New Jersey Panel Announces Recommendations on Valuing State Leases

August 23, 2011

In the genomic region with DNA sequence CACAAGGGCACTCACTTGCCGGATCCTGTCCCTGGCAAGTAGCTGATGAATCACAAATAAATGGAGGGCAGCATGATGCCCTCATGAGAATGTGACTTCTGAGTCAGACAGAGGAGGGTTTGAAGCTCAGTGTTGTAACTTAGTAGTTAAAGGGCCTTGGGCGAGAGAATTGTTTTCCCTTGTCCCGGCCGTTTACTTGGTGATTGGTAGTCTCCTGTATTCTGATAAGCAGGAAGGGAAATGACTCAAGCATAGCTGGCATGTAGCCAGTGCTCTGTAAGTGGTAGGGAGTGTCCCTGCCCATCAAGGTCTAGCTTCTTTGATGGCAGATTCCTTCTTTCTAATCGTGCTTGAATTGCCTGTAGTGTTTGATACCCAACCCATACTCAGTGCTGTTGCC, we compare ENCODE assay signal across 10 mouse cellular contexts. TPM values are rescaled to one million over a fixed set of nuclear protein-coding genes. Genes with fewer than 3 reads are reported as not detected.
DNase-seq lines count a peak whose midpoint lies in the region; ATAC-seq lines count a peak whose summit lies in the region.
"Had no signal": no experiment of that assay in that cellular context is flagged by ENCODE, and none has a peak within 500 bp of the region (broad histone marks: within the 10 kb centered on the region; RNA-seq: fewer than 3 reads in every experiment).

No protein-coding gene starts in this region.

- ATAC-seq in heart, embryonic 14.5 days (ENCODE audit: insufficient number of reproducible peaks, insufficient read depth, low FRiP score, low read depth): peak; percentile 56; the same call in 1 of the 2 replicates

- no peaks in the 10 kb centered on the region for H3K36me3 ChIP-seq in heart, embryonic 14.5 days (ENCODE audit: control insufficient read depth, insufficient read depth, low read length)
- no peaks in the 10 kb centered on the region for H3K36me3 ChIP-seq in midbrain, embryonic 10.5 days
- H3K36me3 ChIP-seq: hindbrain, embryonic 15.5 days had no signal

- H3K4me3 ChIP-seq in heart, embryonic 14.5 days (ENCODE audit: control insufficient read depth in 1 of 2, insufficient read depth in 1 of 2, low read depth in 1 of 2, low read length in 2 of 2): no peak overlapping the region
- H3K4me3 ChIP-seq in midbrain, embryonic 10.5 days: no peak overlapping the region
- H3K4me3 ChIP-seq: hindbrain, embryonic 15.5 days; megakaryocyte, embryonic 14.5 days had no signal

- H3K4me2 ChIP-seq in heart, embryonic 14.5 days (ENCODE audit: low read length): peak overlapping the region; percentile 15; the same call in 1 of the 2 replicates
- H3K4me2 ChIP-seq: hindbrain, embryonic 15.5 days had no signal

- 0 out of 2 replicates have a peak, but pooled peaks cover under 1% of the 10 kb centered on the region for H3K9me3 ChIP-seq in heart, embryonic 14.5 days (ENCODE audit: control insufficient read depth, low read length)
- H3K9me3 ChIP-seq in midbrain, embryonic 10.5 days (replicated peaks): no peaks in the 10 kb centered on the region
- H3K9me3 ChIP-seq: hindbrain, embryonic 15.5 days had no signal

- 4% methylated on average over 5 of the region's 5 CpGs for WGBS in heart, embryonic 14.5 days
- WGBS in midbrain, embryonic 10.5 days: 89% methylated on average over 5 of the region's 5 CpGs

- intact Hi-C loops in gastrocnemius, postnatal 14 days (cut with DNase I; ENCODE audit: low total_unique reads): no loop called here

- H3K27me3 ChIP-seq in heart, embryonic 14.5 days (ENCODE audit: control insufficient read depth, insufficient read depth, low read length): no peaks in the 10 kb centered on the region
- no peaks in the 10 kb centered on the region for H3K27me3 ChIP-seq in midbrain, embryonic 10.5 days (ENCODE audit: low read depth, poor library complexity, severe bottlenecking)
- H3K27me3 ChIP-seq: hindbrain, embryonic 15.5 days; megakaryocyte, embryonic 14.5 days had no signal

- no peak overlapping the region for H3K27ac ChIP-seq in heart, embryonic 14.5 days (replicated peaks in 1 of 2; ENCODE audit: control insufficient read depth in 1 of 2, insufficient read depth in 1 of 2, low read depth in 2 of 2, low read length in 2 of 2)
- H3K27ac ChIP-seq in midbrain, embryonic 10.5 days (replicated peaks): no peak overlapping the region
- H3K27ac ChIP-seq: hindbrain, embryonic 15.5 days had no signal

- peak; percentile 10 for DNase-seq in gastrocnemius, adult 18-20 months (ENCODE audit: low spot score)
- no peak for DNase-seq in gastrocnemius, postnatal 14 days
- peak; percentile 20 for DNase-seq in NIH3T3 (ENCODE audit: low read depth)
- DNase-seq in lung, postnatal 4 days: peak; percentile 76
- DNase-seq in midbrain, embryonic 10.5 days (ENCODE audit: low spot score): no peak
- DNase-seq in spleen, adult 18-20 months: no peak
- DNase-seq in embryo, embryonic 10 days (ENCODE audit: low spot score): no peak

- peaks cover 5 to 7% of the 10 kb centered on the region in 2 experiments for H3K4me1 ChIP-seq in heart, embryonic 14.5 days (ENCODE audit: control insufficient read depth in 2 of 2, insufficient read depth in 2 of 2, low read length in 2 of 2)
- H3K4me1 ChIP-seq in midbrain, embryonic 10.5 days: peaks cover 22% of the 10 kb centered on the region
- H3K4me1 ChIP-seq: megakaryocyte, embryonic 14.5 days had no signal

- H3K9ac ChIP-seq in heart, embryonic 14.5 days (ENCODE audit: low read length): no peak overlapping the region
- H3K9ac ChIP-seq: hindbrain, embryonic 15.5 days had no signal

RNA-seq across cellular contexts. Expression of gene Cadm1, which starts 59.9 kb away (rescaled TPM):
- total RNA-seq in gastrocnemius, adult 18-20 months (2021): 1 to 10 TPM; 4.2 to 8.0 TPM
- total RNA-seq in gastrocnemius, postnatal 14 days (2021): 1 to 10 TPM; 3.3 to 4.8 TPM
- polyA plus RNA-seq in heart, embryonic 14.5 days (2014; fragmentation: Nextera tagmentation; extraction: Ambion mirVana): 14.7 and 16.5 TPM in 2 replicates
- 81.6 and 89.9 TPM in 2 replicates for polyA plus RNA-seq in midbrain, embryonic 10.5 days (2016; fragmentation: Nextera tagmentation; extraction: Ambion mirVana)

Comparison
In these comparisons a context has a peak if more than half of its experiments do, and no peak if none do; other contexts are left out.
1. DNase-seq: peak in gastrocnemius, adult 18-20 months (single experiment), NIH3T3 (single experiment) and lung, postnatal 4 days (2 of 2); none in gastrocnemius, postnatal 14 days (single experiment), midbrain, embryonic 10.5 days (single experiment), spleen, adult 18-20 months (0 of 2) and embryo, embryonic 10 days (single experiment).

Concerns following lease negotiations between the State of New Jersey and Tennessee Gas Company in 2010 prompted the New Jersey Department of Environmental Protection to create an inter-agency panel, comprised of ten separate entities, tasked with evaluating the State’s leasing programs. On August 18, 2011, the panel released its report detailing new policy recommendations for valuing leases of State lands. The term “lease” in the report includes various rights in, on and under State lands, such as easements, rights of way, and licenses. Discussed in the report are key principles applicable to all leases; specific recommendations by lease-type; guidance on appraisals; and direction about developing recommendations for mitigation and inter-agency cooperation. The report declares that these new policies will provide much needed uniformity and predictability in valuing leases that will benefit businesses and ensure fair compensation for the taxpayers. To achieve those goals, the report identifies certain key principles applicable to all leases of State lands. It is generally recommended that the State adopt a predictable and consistent cost structure for leases; ensure taxpayers receive fair compensation; recognize the additional value of certain State lands; collect rent for even temporary uses; require application fees, where appropriate; and direct revenue generated from leases to the managing agencies. Regarding the lease itself, the report recommends provisions that establish finite terms; set schedules for payments that adjust for inflation over time; and clearly define the authority to sublease. These key principles are supplemented by specific recommendations that pertain to six major types of leases. The report addresses linear corridor leases, which may be used for pipelines and power lines, in the tidelands. The report recommends calculating payments on a $0.10 per square foot per year basis (discounted for public projects to $0.03) and including an annual 2.5% adjustment for inflation. The report also recommends eliminating one-fee lump sum payments; discounts for projects greater than 3,000 feet; ancillary fees for extra cables or wires; and fee calculations that include buffer areas. Umbrella leases are recommended as cost saving measures. Although revenue generated by these leases is constitutionally dedicated for the Fund for Support of Free Public Schools, the report recommends using a portion of the revenue to offset administrative costs. Many of these recommendations for tidelands have been implemented. The report also discusses upland linear corridor leases. The report recommends a rate of $0.15 per square foot per year (discounted to $0.05 for public projects) with the option for an agency to conduct an appraisal, if the recommended rate is too low for a particular parcel. In addition, an appraisal would be automatically triggered if the value of the parcel is greater than $65,000 per acre. The report supports including a minimum $700 lease fee per year; an annual 2.5% inflation adjustment; and a $ 0.15 per square foot rental fee for temporary work space or access areas (discounted to $0.05 for public projects). Umbrella leases to entities with multiple leases are recommended. The report again advocates allocating revenue from linear corridor leases to offset the cost of managing these leases. On the issue of management of linear corridor leases, the report notes that many utility company leases on State lands have not been cataloged. The report recommends developing and maintaining an inventory of utility company leases so that back rent may be collected and renewal opportunities will not be missed. An automated billing system or a contract with a property management company is also recommended. The report’s focus on utility company leases continues into the discussion of leases with the Department of Transportation. The report recommends statutory changes that would allow the Department of Transportation to set occupancy lease rates for private utility use of its right-of-ways. It is recommended that those occupancy leases follow the key principles and include finite terms and per-unit measures. The report recommends a minimum annual occupancy fee of $1.20 per linear foot for fiber optics in an existing conduit and $0.15 per square foot for all other leases of transportation corridors. Shifting its focus away from linear corridor leases, the recommendations for nominal fee and publicly bid leases are aimed at updating the inventory of leases, seeking new leasing opportunities, and directing revenues from these leases back to the managing agencies. The report advocates the continuation of nominal fee and publicly bid leases that are consistent with the mission of the managing agency. Properties managed by the Economic Development Authority and State Agriculture Development Committee are referenced without the need for change. The report’s recommendations for these leases focus on ensuring adequate funding to offset the administrative cost of the program.   For telecommunications towers and antennae, the report advocates the adoption of a consistent pricing methodology. Other agencies are urged to adopt the guidelines established by the Department of Treasury. The report recommends that approach should be updated based on periodic review of market conditions and at the renewal of each lease. The report also advocates exploring ways to maximize the value of current and future leases of this type. With regard to leases for shellfish growing and harvesting, the report recommends an economic and environmental cost/benefit analysis of the industry in New Jersey. At a minimum, the report recommends increasing lease rates and directing the revenue back to the managing agency. The report indicates that current rates are not sufficient to support the program. In addition, the report provides guidance on appraisals. The report recommends an adjustment for the intended private use of the public land, rather than valuing the land based upon its public use. The report also favorably notes the training available for appraisers working in the area of preserved farmland and advocates similar training for corridor valuation as well as preserved State parkland and wildlife areas. This guidance is intended to ensure fair compensation for the taxpayers. The report concludes with reference to general guiding principles regarding additional mitigation for environmental damage and inter-agency coordination, which will be the subject of a separate report that discusses those principles more completely at a later date. The foregoing discussion represents the policy recommendations of the inter-agency panel convened for the purpose of evaluating the State’s leasing programs. Some of these policies have been implemented already. Implementation of other policies will require agency action or legislation. The report includes an appendix listing the legislative, regulatory, and policy actions necessary to implement the recommendations. For more information on this topic, please contact Cynthia L.M. Holland, Esq. at (973) 230-2009 or